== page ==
During the past week I happen to have received two thick manuals: a supplement printed in 22
languages for the owner's manual of my car - and instructions in 19 languages for operating a
camping stove. The polyglot manual for my Epson printer/photocopier/scanner, here on the shelf
next to me, is the size of a large paperback.
I needn’t go on: we all know the economic arguments - but have we considered that lobbying
efforts to promote an IAL might be better directed along the same lines?
Fifty-one of the world’s one hundred biggest economies are corporations rather than countries.
Corporations are always looking at the bottom line, and for costs that might be stripped out. On
the other hand, taxpayer-funded services are often only scrutinised in the case of economic
Moreover, the international organisations (UN, EU etc.) have large numbers of well-paid translators
and simultaneous interpreters working for them. How many are going to embrace a concept that
would eventually put them out of a job? There are also armies of foreign language teachers in
state education systems, and associated publishers and media advisers.
For eighty years or more, Esperantists and others have been lobbying agencies under the aegis of
the League of Nations and United Nations in order to get an IAL officialy adopted. The economic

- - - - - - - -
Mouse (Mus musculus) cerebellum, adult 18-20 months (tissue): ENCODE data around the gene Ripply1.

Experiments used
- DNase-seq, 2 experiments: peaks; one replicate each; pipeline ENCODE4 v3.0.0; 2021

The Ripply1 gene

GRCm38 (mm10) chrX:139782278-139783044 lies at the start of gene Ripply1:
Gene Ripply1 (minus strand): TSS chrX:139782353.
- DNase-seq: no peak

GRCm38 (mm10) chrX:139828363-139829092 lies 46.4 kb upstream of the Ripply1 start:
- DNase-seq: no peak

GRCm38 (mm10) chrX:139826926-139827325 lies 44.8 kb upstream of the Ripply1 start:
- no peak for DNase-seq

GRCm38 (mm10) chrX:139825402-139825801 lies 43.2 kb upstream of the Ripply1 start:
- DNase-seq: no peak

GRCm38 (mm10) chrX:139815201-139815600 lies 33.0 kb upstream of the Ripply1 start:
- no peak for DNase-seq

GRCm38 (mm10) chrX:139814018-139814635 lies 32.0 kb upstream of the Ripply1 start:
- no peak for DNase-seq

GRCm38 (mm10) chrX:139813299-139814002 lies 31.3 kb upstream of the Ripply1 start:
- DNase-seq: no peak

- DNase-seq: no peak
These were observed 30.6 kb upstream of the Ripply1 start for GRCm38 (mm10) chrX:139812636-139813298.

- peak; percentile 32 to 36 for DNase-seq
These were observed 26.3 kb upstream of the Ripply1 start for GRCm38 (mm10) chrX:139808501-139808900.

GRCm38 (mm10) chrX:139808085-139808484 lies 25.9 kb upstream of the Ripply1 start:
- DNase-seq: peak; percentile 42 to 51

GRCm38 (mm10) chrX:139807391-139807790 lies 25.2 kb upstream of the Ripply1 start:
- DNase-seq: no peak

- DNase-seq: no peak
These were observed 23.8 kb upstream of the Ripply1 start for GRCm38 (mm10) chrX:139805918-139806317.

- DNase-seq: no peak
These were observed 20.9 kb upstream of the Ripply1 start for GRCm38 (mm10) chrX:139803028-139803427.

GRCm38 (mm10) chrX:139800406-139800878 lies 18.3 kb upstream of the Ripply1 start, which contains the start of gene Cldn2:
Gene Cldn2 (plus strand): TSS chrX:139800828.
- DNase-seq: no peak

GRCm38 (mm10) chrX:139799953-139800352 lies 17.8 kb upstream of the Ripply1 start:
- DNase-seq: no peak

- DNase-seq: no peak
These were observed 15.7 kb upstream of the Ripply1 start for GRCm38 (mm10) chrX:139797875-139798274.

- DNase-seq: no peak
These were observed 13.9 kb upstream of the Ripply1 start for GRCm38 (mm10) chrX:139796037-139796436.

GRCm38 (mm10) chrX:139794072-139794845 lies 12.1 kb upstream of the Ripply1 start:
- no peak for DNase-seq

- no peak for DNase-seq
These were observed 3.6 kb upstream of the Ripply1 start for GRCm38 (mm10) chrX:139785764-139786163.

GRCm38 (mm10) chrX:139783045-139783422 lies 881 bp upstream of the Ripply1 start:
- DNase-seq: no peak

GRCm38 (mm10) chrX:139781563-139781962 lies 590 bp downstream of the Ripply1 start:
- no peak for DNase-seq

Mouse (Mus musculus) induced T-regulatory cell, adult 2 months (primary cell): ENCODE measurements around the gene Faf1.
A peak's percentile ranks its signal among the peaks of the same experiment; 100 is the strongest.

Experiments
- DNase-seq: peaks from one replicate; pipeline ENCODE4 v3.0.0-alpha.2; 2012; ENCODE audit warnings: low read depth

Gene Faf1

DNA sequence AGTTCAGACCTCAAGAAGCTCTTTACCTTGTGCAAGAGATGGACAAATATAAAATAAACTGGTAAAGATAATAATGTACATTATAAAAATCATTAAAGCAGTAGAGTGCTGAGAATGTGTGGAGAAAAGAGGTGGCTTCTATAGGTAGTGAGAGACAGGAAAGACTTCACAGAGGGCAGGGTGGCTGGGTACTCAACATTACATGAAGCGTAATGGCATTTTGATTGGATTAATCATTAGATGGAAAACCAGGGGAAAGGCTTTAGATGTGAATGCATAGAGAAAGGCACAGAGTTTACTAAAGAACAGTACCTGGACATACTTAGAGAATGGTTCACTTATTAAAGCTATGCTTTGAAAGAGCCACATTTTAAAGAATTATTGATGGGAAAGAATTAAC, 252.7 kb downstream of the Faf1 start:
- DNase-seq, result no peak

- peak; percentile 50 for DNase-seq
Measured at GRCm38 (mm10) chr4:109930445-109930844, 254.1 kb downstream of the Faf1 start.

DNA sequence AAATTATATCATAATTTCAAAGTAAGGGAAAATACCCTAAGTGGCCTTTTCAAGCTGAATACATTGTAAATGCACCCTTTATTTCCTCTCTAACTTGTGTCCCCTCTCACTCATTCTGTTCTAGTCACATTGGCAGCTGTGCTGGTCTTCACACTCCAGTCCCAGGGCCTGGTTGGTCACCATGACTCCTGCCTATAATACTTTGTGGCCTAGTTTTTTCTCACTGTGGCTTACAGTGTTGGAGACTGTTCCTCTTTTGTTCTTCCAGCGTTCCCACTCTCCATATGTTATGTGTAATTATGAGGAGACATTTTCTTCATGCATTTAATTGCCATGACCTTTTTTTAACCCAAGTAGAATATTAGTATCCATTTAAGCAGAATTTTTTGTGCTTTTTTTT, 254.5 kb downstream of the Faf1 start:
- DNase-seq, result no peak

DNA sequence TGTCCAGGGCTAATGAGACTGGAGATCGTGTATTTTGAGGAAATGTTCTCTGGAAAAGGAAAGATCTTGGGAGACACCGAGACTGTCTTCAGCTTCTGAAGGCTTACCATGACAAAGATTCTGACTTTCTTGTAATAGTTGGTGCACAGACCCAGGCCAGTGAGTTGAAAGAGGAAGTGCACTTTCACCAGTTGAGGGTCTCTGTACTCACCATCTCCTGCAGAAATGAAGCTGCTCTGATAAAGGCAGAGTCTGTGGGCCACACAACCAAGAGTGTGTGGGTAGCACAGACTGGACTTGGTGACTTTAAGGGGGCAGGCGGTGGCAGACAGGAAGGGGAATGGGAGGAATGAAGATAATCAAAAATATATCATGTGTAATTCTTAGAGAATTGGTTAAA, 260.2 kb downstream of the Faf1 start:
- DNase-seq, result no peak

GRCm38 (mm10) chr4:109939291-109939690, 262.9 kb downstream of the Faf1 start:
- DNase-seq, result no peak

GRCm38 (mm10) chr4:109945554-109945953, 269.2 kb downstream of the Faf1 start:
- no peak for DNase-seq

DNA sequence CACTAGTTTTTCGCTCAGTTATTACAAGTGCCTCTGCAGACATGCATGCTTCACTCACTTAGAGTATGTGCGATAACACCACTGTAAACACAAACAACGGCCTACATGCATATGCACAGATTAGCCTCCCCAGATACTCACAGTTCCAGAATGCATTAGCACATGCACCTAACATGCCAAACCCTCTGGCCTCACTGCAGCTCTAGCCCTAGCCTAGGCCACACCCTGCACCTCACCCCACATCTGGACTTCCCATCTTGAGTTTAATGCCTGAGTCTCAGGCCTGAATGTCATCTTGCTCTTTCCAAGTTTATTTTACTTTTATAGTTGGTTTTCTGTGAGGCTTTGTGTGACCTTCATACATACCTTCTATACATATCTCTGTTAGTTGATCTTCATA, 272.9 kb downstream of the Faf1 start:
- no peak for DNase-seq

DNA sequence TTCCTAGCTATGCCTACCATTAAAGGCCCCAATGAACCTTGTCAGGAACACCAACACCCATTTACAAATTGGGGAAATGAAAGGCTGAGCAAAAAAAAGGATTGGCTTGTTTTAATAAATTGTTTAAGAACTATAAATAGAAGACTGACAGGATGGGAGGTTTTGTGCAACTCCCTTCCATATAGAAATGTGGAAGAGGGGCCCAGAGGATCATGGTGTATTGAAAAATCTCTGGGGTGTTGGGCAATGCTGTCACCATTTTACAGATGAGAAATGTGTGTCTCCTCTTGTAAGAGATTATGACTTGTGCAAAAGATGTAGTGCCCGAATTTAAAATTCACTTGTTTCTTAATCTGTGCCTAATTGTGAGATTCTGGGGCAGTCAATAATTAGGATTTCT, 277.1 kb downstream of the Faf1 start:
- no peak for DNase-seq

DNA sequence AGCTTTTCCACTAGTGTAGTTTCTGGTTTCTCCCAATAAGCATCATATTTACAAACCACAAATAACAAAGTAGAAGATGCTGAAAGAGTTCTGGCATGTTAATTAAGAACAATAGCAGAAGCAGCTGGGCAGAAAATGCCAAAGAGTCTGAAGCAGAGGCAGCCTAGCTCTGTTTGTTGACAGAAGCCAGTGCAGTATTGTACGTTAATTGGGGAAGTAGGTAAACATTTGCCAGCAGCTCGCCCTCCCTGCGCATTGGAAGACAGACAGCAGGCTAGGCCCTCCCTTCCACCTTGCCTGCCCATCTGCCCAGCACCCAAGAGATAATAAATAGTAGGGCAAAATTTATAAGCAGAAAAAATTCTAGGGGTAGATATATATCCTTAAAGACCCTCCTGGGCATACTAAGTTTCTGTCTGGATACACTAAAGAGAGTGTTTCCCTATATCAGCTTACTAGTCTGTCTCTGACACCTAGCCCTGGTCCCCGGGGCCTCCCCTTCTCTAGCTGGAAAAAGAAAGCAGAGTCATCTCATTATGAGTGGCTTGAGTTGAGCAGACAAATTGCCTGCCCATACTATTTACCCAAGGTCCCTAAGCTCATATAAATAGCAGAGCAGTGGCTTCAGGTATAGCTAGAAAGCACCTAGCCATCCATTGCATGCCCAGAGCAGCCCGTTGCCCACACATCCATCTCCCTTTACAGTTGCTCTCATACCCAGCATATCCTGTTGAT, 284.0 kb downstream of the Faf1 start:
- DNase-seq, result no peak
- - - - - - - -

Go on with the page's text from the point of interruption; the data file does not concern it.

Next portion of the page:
imperative has continually increased but there has been little or no movement.
Has anyone ever tried approaching the big transnational corporations? I can’t help thinking that
they might be attracted by the notion of a very simple "pidgin level" IAL sufficient for most
practical purposes: advertising slogans, "Reality TV" programmes, tabloid newspapers and
instruction booklets for the ever-increasing number of gadgets.
But what about a universal language capable of expressing great poets and the world's Sacred
Literature? Yes, most essential - but that could be developed unofficially and gradually rolled out
later. The best of languages past and present, and even of the work here and on other Internet
forums, would gradually be incorporated IMHO.
The infant starts with babbled speech sounds, later utters comprehensible words, and then begins
to speak grammatically. This is also the order in which new mundane languages have been
formed. Why should the IAL be any different?
Perhaps the IAL has hardly progressed because the concept is deemed so difficult, revolutionary.
However, the scientific method has allowed many an intractable problem to be deconstructed into
its component parts and rebuilt as a working model.
The self-interest of the corporate world might suggest that it commissions a panel of global
experts from relevant fields - linguistics, economics, the social sciences, education and the media
- to do just this.
Antony Alexander http://langx.org